“I was in a runoff when I ran against 11 people in 2007,” Ford said. “I won by 105 votes. If I had not taken advantage of the runoff, I wouldn’t be talking to you today.”

Fisher countered that there are already allegations of votes being manipulated.

“No matter what system you have in place, we should have election integrity as part of our staple to make sure everybody’s votes are counted,” he said.

The charter change was approved in 2008 but hasn’t been used because election officials at the time said the touch-screen voting machines still used in elections in Shelby County aren’t equipped to accommodate a ballot where voters make ranked choices.

Shortly after she became county elections administrator in 2016, Linda Phillips said she found a way to make the move to IRV by putting the same list of candidates side by side on the touch-screen machines. And by the terms of the charter amendment, she said the system could be used in the 2019 city elections. State election officials, whose legal opinions govern what county election commissions can and cannot do, have said the IRV system does not have state approval to be used.

The seven single-member district council seats are the only offices in Memphis and Shelby County government that require a runoff if no candidate gets a simple majority of the votes cast. That excludes the six super district council seats, all 13 County Commission seats and the offices of Memphis mayor and Shelby County mayor.

A third city charter change on the Nov. 6 ballot would do away with the existing limit of two consecutive terms for city offices also approved in the 2008 elections and allow members to serve three consecutive terms instead.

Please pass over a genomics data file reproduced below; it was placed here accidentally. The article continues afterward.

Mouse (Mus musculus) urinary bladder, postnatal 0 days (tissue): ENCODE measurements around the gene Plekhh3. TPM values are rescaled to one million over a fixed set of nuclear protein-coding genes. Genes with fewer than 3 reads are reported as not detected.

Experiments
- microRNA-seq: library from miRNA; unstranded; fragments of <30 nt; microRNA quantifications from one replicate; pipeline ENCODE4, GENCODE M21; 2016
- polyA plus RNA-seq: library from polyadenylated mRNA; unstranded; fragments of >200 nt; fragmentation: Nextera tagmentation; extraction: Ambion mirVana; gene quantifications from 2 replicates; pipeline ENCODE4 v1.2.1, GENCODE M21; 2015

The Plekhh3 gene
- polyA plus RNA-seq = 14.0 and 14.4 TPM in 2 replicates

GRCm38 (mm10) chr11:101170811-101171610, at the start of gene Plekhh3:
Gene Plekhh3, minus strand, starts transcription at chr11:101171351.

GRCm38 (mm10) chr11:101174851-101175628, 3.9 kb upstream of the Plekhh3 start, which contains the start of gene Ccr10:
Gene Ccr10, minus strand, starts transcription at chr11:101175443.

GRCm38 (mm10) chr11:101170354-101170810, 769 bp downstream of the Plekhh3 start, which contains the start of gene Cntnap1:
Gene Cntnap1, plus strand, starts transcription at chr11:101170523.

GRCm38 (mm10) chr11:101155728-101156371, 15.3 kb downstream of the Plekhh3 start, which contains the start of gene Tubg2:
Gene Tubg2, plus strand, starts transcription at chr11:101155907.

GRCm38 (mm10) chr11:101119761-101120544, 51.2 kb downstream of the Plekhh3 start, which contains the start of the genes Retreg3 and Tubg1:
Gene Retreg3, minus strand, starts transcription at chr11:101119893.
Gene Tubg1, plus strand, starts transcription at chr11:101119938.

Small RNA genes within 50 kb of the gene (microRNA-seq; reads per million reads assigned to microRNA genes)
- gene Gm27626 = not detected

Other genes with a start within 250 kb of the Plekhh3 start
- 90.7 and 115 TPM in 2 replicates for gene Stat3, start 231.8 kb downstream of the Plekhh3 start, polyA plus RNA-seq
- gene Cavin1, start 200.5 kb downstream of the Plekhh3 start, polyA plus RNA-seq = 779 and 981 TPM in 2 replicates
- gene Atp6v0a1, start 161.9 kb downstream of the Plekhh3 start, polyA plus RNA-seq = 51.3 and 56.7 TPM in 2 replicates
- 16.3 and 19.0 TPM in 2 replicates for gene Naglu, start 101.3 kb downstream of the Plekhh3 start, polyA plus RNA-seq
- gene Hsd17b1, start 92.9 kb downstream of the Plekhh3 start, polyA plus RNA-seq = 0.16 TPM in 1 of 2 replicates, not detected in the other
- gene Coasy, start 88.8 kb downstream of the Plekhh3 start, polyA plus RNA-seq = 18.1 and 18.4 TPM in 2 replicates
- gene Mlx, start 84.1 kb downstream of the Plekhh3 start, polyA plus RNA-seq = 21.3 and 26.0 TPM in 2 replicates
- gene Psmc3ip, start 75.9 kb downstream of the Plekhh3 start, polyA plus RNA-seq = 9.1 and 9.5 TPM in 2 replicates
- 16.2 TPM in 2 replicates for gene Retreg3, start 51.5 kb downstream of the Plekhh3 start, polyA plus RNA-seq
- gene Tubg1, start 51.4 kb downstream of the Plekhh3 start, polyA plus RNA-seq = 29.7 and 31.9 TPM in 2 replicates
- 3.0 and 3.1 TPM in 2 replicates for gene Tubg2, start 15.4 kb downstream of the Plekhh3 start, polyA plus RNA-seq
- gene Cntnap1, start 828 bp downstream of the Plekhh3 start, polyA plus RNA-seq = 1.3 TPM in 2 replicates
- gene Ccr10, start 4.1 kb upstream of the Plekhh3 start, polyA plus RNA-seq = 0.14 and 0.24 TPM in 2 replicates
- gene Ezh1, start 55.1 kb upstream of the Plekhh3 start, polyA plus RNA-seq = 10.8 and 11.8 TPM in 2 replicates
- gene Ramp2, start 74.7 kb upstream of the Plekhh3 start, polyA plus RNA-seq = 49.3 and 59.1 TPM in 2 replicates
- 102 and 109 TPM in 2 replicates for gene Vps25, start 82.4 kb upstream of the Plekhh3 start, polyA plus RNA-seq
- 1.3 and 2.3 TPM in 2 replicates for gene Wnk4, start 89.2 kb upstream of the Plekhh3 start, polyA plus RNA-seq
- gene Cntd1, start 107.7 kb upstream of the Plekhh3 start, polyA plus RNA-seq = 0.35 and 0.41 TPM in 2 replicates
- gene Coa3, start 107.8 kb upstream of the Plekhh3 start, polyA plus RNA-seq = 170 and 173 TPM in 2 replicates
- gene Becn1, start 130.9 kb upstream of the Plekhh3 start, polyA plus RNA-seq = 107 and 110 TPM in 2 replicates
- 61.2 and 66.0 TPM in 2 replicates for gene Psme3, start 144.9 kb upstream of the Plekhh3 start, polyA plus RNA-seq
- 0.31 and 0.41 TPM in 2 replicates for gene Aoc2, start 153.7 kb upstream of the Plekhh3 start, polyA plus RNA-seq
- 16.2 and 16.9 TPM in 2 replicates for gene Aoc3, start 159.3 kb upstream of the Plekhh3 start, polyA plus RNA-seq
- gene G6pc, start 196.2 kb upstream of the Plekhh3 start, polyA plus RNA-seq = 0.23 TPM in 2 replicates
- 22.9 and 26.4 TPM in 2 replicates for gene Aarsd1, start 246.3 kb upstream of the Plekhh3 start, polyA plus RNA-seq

“How many of y’all remember voting for this?” Ford asked of the IRV charter provision from 2008. Two hands went up in the crowd.

“I would say that’s a real slippery slope to try to go down saying people didn’t know,” Fisher countered later. “And I do think we will be better served trying to implement this, and we do always have the luxury of going back and repealing anything. But I would say if people voted for something almost 10 years ago and it’s never been implemented, I’m concerned that that, too, subverts the voice of the voter.”

Meanwhile, David McKinney, senior vice president of public policy for the Greater Memphis Chamber, went another direction as he talked about the chamber’s evolving position on economic development.

McKinney told the group that the city’s economic development pursuit has to change to an equation where business leads and elected leaders follow, which he says is the case in other cities including Nashville.

“Here government leads in economic development,” McKinney told the group “We (business) don’t get elected. We don’t get voted in and out. We are a stabilizing force.”


David McKinney Edmund Ford Jr. Earle J. Fisher Linda Phillips
Bill Dries

Bill Dries

Bill Dries covers city government and politics. He is a native Memphian and has been a reporter for more than 40 years.